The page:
Pro-voucher forces have sued the state over a meager 60-day deal to delay the initial sign-up period for taxpayer-funded vouchers to send students to private schools.
Lawmakers moved the deadline from Feb. 1 to April 1.
This recent lawsuit on behalf of families seeking vouchers and religious private schools was spurred by a meager 60-day delay which allows lawmakers to address significant problems with a program that has skyrocketed in taxpayer cost over the last few years.
First of all, let us be extremely clear. The Ohio Constitution guarantees zero right for families opting to send their students to private schools to receive a taxpayer subsidy to do so.
However, there is a constitutional provision requiring that the state establish a system of common, public schools – a system that has yet to be fixed.
60 days vs. 10,200 days
Ohio’s school funding formula produces drastically different outcomes in poor districts versus wealthy districts. The Ohio Supreme Court has ordered four times that our system be fixed because the state relies too much on property taxes to equitably pay for the education of Ohio’s 1.7 million students.
Ohio’s school funding system is as unconstitutional today as it was more than 10,200 days ago when the DeRolph lawsuit was first filed. Sixty days doesn’t seem very long in comparison.
The delay spurring this recent lawsuit on behalf of families and religious private schools entailed a meager 60-days to address structural problems with a program that has skyrocketed in taxpayer cost over the last few years.
Competing priorities cause 60-day delay
What caused the 60-day delay? State Sen. Matt Huffman, R-Lima, wants to fix education not by investing in the system for 90 percent of Ohio’s students as Ohio’s Constitution demands, but by removing hundreds of millions of dollars from that system and instead handing it out to families that make as much as $100,000 a year or more to subsidize their child’s private school education.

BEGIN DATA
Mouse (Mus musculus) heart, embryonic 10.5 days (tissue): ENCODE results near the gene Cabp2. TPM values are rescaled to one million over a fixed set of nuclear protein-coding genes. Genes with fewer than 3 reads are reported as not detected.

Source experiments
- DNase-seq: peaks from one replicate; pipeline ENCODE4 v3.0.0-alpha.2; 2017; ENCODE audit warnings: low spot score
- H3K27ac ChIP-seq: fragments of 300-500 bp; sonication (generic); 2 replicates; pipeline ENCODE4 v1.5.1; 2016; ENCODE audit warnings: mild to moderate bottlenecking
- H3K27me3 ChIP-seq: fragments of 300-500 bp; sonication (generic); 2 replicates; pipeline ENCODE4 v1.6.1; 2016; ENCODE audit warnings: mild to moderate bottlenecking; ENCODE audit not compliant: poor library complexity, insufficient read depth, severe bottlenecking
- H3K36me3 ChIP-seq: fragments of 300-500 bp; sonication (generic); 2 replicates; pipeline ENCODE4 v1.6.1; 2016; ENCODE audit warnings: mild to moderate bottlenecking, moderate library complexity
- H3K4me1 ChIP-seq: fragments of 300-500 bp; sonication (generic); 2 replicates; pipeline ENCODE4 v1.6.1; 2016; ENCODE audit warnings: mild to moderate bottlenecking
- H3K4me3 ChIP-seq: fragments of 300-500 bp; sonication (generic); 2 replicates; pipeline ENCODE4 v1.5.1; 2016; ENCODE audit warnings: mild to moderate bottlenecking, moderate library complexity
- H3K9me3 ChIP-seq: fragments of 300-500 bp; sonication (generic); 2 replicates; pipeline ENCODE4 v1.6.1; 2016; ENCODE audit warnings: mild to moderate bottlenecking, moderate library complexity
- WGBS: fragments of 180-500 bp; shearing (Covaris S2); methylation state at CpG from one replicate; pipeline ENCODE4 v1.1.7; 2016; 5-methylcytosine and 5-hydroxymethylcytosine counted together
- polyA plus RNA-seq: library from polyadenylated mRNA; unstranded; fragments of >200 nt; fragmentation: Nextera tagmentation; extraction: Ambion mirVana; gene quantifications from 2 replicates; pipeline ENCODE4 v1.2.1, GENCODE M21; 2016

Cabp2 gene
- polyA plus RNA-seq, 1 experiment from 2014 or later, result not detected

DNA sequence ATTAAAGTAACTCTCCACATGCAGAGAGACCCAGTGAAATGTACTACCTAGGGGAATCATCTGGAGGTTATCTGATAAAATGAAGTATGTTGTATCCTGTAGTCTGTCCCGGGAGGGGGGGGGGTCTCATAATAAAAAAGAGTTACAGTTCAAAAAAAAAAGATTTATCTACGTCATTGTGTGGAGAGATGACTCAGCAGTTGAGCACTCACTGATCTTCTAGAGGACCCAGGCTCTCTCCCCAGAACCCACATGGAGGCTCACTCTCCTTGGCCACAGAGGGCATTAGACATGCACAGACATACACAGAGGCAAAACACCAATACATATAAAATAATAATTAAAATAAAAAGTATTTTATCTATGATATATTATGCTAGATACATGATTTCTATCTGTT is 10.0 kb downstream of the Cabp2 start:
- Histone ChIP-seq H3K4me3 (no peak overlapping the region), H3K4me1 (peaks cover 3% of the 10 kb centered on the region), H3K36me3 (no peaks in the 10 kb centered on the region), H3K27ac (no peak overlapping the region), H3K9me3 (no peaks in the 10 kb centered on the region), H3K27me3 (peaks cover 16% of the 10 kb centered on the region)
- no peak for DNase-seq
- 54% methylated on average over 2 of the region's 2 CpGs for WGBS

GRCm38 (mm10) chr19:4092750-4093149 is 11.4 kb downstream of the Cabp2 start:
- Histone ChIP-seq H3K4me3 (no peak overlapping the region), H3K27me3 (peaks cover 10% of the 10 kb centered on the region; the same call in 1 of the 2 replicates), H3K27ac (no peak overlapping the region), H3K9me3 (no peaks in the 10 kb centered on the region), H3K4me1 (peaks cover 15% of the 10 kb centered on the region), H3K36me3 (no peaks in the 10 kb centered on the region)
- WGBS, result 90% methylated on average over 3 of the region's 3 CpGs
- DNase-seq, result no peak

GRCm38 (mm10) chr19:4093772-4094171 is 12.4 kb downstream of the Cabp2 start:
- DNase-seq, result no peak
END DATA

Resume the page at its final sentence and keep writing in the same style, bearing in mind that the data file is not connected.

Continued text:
The stated intent of vouchers is to give an out to students in “failing” school districts. Huffman wants to give vouchers even to students who never attended the qualifying public school districts in the first place.
Because of the primary way the vouchers are funded – directly removing state money from traditional public school districts – vouchers leave many districts with substantially less state aid. This loss of funding forces districts to choose between more frequent and larger property tax levies or fewer opportunities for students in districts.
Meanwhile, House Speaker Larry Householder, R-Glenford, doesn’t want the program to be based on the report card performance of school districts because everyone in the General Assembly agrees that the current state report card is deeply flawed.
Speaker Householder also does not want the money to be directly deducted from school districts’ state funding amounts. He wants the state to pay for vouchers directly.
While both sides could not agree on the future course of EdChoice performance-based vouchers before Saturday’s deadline (necessitating the delay), the fact that there are serious divisions among the Ohio Republican Caucuses suggests that changes may be soon to come.
Is a comprehensive fix for our broken school funding in sight?
In the background of this conversation about vouchers lingers the Cupp-Patterson education funding plan. If modified, Cupp-Patterson could provide the long-awaited fix to Ohio’s education finance system for the 90 percent of students attending our state’s public schools.
Speaker Householder has made it very clear that fixing school funding is a top priority for him.
We shall see how this all shakes out.
Vouchers do not produce better outcomes for students
Meanwhile, let us not forget that a pro-voucher group – the Thomas B. Fordham Institute – found a few years ago that “the students who actually left the public schools—at least those on the margin of eligibility—perform worse on statewide tests.”
Recently, I compared how public school districts performed on state tests versus how private schools taking vouchers in those communities performed.
In 8 of 10 cases, public school districts outperformed voucher schools by an average of 27 percentage points.
The 2 of 10 cases where the private school performed better was by a far more modest 9 percentage points (and that’s assuming every voucher provider with a mailing address is actually in that city, which we know is not true, but I wanted to be as generous as possible to the voucher schools).
Ohio is pouring more and more taxpayer money into a program that doesn’t appear to improve outcomes for our students but rather harms them.